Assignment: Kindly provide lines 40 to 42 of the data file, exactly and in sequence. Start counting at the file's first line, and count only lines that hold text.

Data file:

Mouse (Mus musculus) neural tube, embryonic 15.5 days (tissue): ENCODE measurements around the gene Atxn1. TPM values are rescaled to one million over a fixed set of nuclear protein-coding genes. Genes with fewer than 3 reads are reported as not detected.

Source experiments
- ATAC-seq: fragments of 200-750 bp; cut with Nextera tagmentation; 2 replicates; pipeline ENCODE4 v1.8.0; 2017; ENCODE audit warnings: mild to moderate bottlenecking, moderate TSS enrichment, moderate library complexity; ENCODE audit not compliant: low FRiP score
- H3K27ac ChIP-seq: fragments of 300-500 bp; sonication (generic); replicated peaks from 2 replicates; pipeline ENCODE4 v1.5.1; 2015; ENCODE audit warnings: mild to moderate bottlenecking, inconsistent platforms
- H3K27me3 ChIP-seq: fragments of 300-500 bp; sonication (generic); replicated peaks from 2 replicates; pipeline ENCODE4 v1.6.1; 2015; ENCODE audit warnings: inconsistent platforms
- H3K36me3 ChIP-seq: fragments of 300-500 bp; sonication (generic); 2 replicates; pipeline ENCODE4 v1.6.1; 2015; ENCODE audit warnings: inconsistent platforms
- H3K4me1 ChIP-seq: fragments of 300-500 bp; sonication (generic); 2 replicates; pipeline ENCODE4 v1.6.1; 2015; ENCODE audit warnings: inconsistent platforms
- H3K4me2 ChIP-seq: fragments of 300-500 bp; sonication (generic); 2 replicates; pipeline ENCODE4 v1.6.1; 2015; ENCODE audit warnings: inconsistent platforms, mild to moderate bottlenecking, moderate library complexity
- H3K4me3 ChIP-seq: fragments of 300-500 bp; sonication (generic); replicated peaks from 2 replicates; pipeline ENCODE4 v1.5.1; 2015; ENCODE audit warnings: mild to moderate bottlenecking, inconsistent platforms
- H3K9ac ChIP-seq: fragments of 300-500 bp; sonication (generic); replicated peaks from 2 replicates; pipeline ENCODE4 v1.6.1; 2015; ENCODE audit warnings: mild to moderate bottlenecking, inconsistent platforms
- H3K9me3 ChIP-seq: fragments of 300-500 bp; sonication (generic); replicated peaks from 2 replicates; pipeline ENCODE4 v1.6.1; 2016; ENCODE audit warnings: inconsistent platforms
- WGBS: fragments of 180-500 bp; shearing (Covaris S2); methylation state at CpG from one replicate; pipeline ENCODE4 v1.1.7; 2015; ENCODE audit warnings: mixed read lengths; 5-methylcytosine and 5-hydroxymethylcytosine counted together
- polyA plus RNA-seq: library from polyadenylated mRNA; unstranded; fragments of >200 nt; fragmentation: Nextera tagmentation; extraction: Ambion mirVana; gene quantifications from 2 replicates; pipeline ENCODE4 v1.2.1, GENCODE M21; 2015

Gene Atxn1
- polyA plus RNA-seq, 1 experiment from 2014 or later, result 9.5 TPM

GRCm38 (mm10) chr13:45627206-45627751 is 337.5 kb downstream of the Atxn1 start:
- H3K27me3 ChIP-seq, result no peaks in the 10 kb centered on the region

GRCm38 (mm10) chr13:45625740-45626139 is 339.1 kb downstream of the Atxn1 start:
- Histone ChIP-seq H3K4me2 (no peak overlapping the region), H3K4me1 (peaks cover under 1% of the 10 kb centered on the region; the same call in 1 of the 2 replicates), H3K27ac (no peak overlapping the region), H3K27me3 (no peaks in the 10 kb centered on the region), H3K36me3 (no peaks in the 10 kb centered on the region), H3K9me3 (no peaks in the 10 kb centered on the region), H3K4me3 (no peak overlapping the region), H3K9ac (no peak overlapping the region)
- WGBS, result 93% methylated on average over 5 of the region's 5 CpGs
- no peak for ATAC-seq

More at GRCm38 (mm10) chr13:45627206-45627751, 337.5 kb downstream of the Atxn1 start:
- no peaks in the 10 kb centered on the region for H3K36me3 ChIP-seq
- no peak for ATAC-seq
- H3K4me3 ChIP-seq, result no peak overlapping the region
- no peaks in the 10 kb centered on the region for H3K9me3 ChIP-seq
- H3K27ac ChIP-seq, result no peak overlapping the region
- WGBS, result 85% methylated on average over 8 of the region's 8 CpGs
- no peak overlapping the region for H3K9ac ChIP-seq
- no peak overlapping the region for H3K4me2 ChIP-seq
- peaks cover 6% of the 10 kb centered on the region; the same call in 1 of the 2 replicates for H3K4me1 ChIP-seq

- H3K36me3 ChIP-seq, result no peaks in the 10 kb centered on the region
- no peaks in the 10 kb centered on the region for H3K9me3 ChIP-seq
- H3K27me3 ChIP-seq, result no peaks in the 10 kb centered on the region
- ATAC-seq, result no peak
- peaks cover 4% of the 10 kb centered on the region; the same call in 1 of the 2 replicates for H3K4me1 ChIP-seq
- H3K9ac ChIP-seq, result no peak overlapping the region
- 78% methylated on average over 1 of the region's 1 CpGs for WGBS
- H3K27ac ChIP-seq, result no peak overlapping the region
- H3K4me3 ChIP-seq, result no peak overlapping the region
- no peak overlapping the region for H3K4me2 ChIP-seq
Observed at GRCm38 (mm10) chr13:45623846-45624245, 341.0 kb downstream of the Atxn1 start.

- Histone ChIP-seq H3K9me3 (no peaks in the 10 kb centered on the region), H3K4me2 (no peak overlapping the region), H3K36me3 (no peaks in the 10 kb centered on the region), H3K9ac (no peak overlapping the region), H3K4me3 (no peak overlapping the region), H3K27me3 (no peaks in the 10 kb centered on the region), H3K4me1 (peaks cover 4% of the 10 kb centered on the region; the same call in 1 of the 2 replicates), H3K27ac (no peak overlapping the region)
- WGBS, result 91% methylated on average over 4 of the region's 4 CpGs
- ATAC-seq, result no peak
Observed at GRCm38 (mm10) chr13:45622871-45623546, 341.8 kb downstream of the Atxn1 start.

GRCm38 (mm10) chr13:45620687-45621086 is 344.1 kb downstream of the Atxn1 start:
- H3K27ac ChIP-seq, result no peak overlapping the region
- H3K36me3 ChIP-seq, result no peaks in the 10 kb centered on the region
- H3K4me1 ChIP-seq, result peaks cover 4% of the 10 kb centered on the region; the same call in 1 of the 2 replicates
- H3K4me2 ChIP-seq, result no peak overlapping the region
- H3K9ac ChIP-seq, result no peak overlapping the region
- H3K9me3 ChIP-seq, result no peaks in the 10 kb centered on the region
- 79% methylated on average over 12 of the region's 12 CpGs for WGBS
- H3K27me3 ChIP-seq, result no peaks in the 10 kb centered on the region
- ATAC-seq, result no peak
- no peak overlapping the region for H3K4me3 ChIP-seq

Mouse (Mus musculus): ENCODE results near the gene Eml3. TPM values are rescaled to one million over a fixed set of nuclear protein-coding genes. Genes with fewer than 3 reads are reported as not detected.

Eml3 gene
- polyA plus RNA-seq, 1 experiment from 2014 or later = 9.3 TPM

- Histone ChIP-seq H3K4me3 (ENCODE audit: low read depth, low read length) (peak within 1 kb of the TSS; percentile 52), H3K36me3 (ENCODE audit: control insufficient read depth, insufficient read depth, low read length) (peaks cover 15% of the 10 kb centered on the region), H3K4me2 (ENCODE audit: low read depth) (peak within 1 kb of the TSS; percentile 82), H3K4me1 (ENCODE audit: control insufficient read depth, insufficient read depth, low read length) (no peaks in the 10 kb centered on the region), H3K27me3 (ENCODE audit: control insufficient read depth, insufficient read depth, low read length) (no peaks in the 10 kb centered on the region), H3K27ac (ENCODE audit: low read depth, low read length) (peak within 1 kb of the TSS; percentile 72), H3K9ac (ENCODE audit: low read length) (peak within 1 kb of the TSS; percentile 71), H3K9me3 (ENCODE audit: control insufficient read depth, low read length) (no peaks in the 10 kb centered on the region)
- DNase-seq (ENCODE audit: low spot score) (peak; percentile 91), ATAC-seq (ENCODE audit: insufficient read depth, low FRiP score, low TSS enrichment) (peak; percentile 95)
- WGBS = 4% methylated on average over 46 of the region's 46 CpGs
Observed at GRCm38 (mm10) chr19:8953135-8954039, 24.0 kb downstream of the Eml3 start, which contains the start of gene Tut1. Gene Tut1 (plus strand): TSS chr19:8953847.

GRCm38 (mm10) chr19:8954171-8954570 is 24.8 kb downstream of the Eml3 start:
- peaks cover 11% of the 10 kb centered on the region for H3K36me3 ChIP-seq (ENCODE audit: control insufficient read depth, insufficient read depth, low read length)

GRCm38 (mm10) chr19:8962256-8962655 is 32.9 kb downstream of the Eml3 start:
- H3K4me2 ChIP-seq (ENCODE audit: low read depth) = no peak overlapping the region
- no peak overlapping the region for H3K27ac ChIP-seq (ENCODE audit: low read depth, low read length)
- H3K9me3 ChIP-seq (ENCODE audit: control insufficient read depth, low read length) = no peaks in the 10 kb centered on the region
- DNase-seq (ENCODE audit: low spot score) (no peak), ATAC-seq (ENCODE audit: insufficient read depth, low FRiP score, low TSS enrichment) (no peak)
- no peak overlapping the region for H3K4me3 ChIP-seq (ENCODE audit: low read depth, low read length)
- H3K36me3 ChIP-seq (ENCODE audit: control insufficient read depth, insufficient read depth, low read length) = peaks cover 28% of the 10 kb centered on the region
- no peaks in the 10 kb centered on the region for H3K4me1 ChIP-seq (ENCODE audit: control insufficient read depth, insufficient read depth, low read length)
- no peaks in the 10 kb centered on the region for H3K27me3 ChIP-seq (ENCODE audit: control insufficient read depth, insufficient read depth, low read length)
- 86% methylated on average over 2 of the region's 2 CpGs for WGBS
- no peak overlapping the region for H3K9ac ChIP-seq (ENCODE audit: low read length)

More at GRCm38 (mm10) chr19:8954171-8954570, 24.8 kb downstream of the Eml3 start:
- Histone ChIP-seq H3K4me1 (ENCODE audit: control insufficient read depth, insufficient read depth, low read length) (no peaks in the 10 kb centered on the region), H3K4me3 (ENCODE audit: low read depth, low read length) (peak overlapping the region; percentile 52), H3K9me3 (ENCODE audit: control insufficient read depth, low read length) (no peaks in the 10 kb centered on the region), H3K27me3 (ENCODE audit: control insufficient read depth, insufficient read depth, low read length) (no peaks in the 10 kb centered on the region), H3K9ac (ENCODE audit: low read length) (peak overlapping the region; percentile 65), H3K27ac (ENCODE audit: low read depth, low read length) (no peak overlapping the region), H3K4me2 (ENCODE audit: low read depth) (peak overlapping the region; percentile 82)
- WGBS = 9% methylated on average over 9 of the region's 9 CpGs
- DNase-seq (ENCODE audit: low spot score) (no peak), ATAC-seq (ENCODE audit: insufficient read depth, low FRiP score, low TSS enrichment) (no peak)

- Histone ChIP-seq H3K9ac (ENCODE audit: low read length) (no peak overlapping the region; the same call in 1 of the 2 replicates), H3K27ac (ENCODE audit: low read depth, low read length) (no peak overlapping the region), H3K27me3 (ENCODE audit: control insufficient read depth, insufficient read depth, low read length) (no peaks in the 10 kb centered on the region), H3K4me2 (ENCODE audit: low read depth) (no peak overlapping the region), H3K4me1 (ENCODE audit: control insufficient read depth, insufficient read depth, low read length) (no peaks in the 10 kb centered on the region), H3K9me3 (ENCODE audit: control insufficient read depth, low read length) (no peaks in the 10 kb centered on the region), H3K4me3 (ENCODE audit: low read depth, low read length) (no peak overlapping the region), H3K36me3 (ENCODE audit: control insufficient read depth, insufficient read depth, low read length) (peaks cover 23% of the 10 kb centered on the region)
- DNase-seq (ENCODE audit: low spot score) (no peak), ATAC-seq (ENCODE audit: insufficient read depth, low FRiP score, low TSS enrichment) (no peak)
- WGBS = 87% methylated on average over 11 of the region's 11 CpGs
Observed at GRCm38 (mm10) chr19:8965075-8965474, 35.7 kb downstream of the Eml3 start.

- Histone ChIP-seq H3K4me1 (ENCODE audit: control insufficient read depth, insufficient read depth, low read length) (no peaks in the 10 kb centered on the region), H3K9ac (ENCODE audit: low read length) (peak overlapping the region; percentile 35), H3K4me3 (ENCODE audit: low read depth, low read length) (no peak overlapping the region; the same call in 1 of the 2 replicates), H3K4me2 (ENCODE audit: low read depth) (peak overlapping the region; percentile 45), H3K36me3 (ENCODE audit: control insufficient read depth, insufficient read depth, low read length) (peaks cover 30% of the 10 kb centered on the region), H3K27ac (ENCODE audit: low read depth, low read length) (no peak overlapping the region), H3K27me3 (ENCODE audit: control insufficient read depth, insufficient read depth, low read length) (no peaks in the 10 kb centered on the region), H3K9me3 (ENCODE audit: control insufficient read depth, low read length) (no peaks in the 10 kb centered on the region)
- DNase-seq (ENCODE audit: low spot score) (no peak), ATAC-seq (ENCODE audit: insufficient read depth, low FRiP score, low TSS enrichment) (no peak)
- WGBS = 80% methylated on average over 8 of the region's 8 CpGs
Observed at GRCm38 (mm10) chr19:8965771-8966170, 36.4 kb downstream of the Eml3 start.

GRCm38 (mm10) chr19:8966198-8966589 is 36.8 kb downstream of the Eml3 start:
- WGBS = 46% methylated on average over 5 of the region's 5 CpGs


- H3K4me3 ChIP-seq, result no peak overlapping the region
- no peak overlapping the region for H3K4me2 ChIP-seq
Observed at GRCm38 (mm10) chr13:45623846-45624245, 341.0 kb downstream of the Atxn1 start.